Once you have a nice layer of scum go outside into the garden and pour or scoop out the part that is floating on top. When the big chunks are gone add a little water, stir, and pour off most of the water. Repeat this a few times, always making sure that the heavy seeds on the bottom stay in the container. Soon all you will have left is a batch of clean, healthy seed!
Now for the important drying part. Spread out a coffee filter (never use paper towels) and dump the moist seeds onto it. Spread the seeds out evenly. Label the filter with the date and variety and set it in a warm, dry place that is out of the way. Stir the seeds a couple times a day to promote even drying. It can take up to a week for them to completely dry out.
Once the seeds are dry store them in an airtight glass jar in a cool dry location. Make sure to label the jar. Once dry the seeds can last five years or even more if stored properly!
One last thought — if you have extra seeds consider sharing them with friends and other gardeners. Many varieties we have available today owe their existence to a tradition of sharing over many generations.
Tomatoes are native to South America. The ancestor to the tomato grew in Peru. Over the centuries the seeds were transported to Mexico where they were cultivated domestically by the Aztecs and other civilizations. Sometime around the 1500′s the tomato was introduced to Europe by early explorers of the New World.
An interesting piece of trivia is that a tomato is botanically a fruit (a berry to be more specific), but from a cooking standpoint is used more like a vegetable because it isn’t sweet like what we traditionally think of as fruits.
For tariff purposes in 1893 the Supreme Court declared the tomato as a vegetable and as such subject to a duty (there was no duty on fruits). Funny things always happen when lawyers get involved…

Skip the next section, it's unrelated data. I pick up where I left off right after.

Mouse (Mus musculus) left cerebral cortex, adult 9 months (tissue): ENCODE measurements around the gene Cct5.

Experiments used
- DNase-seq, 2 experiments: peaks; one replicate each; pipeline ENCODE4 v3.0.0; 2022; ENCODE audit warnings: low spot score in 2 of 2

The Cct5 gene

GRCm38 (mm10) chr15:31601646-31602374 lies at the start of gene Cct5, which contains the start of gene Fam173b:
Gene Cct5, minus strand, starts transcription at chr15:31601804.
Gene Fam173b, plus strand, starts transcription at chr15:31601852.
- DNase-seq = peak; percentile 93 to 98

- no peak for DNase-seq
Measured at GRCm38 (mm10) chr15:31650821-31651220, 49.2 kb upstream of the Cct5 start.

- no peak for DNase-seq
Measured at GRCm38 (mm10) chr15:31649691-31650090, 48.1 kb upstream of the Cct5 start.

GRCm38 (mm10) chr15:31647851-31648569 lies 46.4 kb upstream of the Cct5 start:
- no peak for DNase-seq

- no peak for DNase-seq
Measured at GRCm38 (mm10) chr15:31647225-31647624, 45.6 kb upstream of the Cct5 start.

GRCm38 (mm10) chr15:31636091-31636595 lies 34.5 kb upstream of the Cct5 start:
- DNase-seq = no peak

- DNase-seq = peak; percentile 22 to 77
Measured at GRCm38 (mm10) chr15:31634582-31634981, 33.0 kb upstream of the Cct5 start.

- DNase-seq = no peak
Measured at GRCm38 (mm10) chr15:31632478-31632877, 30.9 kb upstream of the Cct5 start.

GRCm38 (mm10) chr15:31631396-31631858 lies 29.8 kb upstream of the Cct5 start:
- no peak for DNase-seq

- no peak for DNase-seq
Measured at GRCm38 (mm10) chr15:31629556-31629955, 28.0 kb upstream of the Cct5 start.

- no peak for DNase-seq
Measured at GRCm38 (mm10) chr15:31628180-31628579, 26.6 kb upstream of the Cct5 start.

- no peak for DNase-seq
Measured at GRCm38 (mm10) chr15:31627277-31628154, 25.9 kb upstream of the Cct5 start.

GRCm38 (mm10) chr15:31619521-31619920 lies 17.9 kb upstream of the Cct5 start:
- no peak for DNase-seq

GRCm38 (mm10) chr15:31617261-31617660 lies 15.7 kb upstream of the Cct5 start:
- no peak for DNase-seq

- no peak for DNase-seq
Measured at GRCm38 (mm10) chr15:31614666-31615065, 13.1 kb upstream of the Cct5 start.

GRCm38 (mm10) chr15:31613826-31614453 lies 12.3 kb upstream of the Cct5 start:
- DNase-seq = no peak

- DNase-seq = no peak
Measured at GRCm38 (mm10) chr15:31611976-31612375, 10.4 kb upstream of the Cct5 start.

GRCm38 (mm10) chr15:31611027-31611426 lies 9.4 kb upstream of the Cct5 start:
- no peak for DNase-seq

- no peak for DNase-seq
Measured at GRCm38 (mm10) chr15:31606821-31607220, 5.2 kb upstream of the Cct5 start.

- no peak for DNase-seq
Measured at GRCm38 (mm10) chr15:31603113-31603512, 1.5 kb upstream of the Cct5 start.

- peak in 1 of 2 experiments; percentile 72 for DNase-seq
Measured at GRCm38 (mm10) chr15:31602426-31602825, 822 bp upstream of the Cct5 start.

Tomatoes are in the Nightshade family which also includes peppers, eggplant, potatoes, tobacco and a poisonous plant called belladonna. Tomato fruits are not poisonous, but the stems and leaves contain compounds that should not be eaten.
Ideas for Use
Nothing defines the home vegetable gardening experience for us better than picking a tomato and sinking our teeth into it right there in the garden! It simply doesn’t get any fresher or better-tasting than that in our opinion.
A close second is tomatoes and onions with cottage cheese. We would pick this over steak if given a choice.
There are many ways you can preserve tomatoes if you experience a bountiful harvest. Canning tomatoes is a traditional method that comes to mind first. You may can whole tomatoes or make a batch of sauce and can that.
An option we are going to experiment with this year is drying. We are planting some Roma tomatoes with the intention of producing our own sun-dried tomatoes this summer!
Tomato juice and salsas are another excellent use for tomatoes. One of our summertime favorites is to make fresh Pico de gallo using chopped pepper, tomato, onion, cucumber and lime juice with a little cilantro added for taste.
MWG Pico de gallo
Our version of a Pico de gallo. Easy to make, fresh and delicious! Exact measurements are not important — the idea of Pico de gallo is to use what you have on hand. This should be completely drained of liquid and served fresh. Refrigeration will dull the taste.
- Tomato (remove seeds)
- Pepper (Jalapeno is best)
- Lime Juice
Dice approximately equal amounts of tomato, onion and cucumber. Dice a smaller amount of pepper (how much depends on how hot you want it). We often skip the pepper for a no-heat Pico. Mix into a large glass bowl with enough lime juice to get everything wet and add cilantro to taste. Let it sit covered on the counter for a couple hours, then drain off any liquid and dig in with your favorite tortilla chips! Sublime!